To clarify my own points...

    In the context of the thread referenced, I was speaking to validating that the system does what is expected (meets its requirements) as a first priority, over implementing some of the 'formal methods' described by the author of that particular article.

    I agree with much of what everyone here has posted - In no way does 'testing to requirements' imply creating a traceability or coverage matrix and considering things 'done'. All of the various methods Jeff discussed, and that you raise, sanalmenon, are part of what I mean.

    In the other thread, I was speaking in a very general or high level sense. Validating the requirements of an application can and should be as complex as it needs to be in order to validate that the application meets the needs of the end user, and that my work meets the needs of the project. So when you stated

    "Now, consider this, meeting the business requirements of a project is only a part of QA activity"

    I would agree - and in my mind, it's a small part that is done at an organizational level just to ensure things are covered - validating or analyzing how well they are covered is key.

    You then stated "All we do here is trace each test case / test script to a requirement and ensure that each requirement is covered"

    Did you mean we, as in at your company, or "WE" as in our profession? If you mean the latter I would wholeheartedly disagree, because to me, validating that the application meets the business requirements involves much more than that.

    Much of this depends on the context of the statement that testing is merely 'covering the requirements'. I'd argue that regardless of the level of detail of tests, and how much validation is done at a code, system, and architecture level, in the end, at a base level, we are still validating the business requirements. We are ensuring that a stable, quality system is released and that it meets the needs of the customers.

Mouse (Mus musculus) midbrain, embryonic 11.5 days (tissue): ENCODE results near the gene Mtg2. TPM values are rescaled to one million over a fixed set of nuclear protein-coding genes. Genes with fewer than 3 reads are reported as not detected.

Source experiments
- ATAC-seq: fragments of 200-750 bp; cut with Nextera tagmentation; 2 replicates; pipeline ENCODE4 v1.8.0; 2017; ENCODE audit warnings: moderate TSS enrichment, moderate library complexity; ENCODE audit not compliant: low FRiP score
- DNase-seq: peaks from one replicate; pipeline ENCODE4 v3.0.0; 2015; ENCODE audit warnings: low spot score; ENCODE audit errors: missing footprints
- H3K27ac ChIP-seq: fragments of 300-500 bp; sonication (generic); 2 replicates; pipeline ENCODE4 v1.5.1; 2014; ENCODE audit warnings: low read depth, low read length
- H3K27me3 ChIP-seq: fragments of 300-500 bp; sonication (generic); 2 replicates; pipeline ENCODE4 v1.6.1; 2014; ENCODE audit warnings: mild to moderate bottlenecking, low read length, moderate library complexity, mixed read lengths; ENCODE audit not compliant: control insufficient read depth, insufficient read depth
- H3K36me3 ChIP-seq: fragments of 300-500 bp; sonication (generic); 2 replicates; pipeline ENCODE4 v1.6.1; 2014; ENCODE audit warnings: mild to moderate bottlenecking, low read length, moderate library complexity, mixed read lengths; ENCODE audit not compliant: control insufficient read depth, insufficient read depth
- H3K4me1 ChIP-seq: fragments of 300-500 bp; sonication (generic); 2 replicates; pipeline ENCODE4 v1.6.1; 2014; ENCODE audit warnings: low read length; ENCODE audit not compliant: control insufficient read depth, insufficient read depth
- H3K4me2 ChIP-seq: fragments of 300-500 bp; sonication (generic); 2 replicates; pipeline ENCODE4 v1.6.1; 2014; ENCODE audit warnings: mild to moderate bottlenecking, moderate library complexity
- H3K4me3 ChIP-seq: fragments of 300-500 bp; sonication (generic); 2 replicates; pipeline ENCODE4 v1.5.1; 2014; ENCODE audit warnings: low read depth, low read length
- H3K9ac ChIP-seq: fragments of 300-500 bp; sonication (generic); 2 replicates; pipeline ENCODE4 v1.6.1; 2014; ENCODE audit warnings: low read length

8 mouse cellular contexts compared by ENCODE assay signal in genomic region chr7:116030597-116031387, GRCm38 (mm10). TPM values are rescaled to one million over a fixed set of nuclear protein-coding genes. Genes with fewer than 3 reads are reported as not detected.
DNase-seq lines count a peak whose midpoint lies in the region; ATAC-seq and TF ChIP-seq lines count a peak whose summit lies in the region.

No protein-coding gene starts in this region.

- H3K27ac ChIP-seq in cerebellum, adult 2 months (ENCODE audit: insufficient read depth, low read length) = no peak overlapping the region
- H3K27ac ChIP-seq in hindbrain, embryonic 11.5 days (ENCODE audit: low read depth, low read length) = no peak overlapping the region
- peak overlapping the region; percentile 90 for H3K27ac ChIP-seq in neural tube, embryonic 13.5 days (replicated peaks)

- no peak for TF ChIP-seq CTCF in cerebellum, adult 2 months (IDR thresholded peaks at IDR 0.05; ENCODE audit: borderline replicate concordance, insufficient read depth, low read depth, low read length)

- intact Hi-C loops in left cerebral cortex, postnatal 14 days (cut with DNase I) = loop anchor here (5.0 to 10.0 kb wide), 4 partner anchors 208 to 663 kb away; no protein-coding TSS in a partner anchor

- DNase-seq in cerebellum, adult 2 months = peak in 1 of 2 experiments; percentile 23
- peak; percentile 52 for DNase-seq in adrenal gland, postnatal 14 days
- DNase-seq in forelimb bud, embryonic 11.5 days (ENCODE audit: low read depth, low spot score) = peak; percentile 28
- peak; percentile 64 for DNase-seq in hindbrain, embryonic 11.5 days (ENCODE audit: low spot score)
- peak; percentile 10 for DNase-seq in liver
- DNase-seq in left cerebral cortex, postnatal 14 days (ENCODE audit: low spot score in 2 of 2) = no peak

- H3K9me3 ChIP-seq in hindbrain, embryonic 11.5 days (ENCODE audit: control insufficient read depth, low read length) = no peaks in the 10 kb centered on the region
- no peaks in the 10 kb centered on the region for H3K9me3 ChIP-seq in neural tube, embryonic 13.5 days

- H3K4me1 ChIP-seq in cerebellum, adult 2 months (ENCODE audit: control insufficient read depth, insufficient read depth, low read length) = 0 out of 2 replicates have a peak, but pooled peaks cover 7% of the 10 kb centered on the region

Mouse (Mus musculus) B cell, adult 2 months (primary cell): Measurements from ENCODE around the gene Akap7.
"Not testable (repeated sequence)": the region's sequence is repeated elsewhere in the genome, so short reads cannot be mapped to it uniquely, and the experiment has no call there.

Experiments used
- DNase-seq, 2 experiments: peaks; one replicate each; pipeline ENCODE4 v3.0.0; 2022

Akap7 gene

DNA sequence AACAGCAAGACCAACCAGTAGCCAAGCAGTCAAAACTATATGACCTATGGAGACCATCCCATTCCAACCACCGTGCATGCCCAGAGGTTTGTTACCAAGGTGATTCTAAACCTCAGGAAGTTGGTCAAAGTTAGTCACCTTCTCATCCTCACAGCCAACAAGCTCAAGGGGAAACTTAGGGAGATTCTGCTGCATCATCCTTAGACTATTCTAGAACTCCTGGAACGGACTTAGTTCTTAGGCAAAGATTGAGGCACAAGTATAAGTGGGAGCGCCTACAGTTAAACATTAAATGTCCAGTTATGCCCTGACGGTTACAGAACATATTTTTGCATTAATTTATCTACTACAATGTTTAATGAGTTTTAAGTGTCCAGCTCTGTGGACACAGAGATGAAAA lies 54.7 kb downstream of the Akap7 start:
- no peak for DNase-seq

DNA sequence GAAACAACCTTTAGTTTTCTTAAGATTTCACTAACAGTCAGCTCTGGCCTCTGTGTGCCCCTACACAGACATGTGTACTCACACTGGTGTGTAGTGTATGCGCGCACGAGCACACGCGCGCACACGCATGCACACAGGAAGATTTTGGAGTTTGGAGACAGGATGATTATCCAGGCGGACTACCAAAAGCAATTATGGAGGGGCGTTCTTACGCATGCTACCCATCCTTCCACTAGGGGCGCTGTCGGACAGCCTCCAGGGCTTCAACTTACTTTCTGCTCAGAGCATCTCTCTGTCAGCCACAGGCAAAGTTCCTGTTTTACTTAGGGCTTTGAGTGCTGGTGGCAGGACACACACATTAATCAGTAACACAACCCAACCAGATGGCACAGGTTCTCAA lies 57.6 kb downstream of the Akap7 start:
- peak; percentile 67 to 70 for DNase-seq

In the other thread, I was attempting to state that while I can see formal methods such as those in the referenced article as useful, if they require the additional project time that was mentioned in that particular situation, on the idea that the theorums and formulae are simply going to prove that there are NOT defects, as opposed to testing FOR those defects, I would disagree.

    Hopefully, that clarifies my own thoughts a bit.

    ------------------
    ** To affect the Quality of the day, that is the highest of arts ** H.D. Thoreau

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  5. #5
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    Re: Credibility of QA testers (Subset of QAGIRLS topic)

    <BLOCKQUOTE><font size="1" face="Verdana, Arial, Helvetica">quote:</font><HR>Originally posted by QAGirl:
    I'd argue that regardless of the level of detail of tests, and how much validation is done at a code, system, and architecture level, in the end, at a base level, we are still validating the business requirements. We are ensuring that a stable, quality system is released and that it meets the needs of the customers.<HR></BLOCKQUOTE>

    I would agree with this statement wholeheartedly. I think what often gets lost is that QA is acting as a sort of end-user advocate. The business has certain requirements (stated or implied) that it feels are what those end-users want and/or need. As such, the business requirements are ostensible statements of what the business feels it should deliver to the end-users. (And hopefully that information was gathered with end-user input and feedback). As such, a critical component of the QA effort is to act as the surrogate end-user and validate that what the business thinks the customer should get is, in fact, what the customer is going to get!